During the miners' strike I was quarrying Magnesian Limestone in south Yorkshire, not a million miles from Doncaster with its NCB offices at the hub of the Yorkshire coal seams being worked some 3,000 feet under the rock we were quarrying. We'd stay up during the week and drive back to Suffolk on Friday evening down the A1.
It wasn't civil war, as some commentators are selectively remembering, but it was the most painful schism amongst the English people I've ever known, and afforded a glimpse of the true horror that widespread civil disorder would bring. For any idiots that imagine that riots and public unrest are somehow either positive or desirable, I'd urge you to think again.
I remember the police roadblocks on the A1, and the time we realised too late that we'd left our hard hats and boots in sight in the car; we were flagged into the 'arrest lane', ordered out and half a dozen burly coppers itching for a fight penned us tightly against their van. Only our utter passivity, our insistence that we were quarrymen, not secondary pickets and, I imagine, my southern public school accent saved us from a savage beating.
I remember being ashamed of having money in my pocket in the small mining village near our hole, and saying so to the tired woman in the village shop, and her great kindness and repeated assurance that it wasn't our fault; I saw the carrier bags, each with a sliced loaf, a tub of budget marg and a couple of tins of beans, being handed out to a small group of women and children, and my heart almost broke at their Yorkshire pride being so humbled.
I remember the rats, the shameless profiteers, men who came into the mining areas with wads of notes to buy the miners' cars at a third of their market value because those men couldn't even afford half a tank of petrol to drive their cars elsewhere to sell. I hope there's a special Hell reserved for them where they choke eternally on wads of grubby notes.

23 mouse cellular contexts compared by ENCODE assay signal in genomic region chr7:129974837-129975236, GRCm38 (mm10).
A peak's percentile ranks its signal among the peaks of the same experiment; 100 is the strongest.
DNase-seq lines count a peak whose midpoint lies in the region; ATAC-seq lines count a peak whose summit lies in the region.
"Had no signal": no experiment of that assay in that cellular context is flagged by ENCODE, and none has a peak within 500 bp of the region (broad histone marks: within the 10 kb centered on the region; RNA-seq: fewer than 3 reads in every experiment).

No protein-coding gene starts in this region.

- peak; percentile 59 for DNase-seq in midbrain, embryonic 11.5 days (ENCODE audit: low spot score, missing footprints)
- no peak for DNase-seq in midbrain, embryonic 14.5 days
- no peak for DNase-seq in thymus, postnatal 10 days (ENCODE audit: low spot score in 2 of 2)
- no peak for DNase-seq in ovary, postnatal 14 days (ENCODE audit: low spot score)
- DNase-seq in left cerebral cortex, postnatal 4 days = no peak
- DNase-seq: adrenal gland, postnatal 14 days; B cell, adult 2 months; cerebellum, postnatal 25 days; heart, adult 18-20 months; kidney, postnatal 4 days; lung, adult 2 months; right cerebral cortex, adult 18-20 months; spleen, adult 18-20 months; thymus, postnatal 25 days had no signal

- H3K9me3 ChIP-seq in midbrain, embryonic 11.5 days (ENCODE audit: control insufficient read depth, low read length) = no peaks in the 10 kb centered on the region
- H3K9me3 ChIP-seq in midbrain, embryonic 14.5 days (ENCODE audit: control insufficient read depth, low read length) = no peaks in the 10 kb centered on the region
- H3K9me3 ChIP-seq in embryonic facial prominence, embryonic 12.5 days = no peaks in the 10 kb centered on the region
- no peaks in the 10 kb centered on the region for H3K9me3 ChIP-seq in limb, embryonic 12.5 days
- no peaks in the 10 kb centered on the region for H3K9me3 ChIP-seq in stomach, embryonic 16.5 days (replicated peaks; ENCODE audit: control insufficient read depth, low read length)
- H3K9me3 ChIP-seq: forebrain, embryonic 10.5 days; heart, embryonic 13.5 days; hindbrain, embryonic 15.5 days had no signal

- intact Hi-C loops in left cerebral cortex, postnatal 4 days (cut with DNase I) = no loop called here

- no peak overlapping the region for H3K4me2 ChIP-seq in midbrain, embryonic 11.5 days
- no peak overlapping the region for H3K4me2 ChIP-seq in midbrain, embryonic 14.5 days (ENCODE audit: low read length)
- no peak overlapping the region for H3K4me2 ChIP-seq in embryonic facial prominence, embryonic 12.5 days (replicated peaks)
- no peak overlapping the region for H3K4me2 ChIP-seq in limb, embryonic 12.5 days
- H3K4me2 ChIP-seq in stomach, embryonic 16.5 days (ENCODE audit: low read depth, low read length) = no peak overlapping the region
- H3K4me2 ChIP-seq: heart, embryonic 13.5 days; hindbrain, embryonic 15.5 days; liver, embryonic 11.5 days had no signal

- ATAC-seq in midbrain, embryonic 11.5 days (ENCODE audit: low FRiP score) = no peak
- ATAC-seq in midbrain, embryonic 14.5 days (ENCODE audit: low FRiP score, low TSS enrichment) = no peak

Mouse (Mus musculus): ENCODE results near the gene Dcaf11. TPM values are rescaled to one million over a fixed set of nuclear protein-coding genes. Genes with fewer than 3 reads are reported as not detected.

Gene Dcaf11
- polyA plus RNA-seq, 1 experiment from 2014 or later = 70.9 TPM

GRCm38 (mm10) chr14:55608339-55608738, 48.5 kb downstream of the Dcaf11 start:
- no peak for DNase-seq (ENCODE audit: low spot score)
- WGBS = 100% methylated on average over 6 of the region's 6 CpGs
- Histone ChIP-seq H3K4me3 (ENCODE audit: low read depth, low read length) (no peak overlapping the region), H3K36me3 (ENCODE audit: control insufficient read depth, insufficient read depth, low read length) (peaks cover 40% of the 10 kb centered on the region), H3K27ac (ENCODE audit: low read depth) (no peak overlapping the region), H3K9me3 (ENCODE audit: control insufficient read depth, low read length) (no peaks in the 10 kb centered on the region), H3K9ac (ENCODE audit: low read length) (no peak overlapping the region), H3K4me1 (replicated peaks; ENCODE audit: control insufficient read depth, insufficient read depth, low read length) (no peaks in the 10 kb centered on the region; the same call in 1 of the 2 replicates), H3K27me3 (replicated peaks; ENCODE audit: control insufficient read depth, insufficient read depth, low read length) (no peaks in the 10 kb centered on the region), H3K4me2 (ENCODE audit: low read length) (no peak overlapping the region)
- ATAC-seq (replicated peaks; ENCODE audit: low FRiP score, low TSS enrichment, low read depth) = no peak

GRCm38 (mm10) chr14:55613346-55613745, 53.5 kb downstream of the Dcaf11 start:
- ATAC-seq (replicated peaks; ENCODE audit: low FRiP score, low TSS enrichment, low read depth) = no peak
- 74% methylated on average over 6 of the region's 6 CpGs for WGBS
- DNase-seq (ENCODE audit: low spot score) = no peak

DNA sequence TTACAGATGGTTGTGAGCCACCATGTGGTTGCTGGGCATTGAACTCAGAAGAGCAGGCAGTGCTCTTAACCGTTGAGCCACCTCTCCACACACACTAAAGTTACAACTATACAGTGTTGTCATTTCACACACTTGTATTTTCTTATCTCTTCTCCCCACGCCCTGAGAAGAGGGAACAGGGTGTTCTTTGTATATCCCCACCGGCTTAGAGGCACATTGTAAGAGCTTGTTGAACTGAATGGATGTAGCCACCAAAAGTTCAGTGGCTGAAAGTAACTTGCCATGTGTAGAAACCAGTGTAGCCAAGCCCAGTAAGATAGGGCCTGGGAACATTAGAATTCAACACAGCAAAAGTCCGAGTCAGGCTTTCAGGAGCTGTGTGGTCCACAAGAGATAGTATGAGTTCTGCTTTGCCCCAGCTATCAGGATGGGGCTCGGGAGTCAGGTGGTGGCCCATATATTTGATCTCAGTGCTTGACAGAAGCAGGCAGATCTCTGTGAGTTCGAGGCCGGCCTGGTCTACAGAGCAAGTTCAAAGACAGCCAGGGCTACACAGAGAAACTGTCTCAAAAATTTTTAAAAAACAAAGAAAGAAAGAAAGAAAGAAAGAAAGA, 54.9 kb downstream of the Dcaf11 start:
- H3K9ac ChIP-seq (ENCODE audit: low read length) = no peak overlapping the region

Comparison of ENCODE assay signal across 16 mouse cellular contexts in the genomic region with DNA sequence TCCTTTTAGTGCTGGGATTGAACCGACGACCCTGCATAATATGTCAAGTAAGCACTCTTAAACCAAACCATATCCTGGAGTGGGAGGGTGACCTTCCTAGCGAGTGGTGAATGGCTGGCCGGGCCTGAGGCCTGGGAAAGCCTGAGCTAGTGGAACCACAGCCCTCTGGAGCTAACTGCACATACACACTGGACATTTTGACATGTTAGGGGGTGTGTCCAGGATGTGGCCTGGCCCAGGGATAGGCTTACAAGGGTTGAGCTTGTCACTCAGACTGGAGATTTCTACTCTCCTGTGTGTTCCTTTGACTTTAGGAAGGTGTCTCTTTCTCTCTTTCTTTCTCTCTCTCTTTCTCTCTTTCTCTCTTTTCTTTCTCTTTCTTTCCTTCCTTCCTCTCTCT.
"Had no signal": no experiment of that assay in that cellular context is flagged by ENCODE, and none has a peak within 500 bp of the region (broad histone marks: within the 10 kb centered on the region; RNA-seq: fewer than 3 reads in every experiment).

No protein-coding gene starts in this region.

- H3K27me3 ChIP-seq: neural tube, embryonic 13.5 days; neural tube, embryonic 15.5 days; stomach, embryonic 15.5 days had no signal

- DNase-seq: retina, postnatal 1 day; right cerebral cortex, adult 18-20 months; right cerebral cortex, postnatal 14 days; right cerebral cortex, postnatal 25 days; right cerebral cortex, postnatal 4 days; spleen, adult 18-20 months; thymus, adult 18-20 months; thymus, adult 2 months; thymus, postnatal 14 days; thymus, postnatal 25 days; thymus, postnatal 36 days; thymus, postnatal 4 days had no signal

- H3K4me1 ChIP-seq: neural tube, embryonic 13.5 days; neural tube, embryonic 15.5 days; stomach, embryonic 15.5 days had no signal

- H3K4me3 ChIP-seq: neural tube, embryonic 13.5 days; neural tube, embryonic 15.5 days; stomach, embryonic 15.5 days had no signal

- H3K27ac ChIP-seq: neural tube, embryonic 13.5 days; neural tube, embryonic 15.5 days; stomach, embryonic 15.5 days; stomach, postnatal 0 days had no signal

And when I bump into someone who lived through those times in south Yorkshire and a look of cold venom comes into their eyes and they wish Mrs Thatcher the most painful of deaths I don't argue; the pain and humiliation is so deeply seated in their souls that any rational justification of Conservative policy is pointless. I am instead filled with a great sadness that the schism should have been so deep and so long lasting.
There's a film on my eyes as I write. My great sorrow is for the ease with which human dignity was abandoned; the dignity of many police officers who behaved badly, the dignity of a proud people whose natural tenacity that has served this nation so well in the past just caused the prolongation of a struggle that couldn't be won, and the abandoned dignity of those with no first hand experience of the strike so easy to condemn with trite platitudes and shallow care.
And once I almost abandoned my own dignity. Sitting in a London pub when a few Socialist Worker type students entered rattling their buckets officiously and soliciting donations for the Kent miners, a tsunami of anger flooded me. Anger at their soft pale academic flesh that had never known a day's work, anger at their patent enjoyment of the conflict and schism, anger at their false care and pious self-righteousness, and it was only a heavyweight chum grabbing my collar and hauling me to the floor that stopped me laying into them with fists and feet.
Twenty-five years and I still wish to God the entire thing had never happened.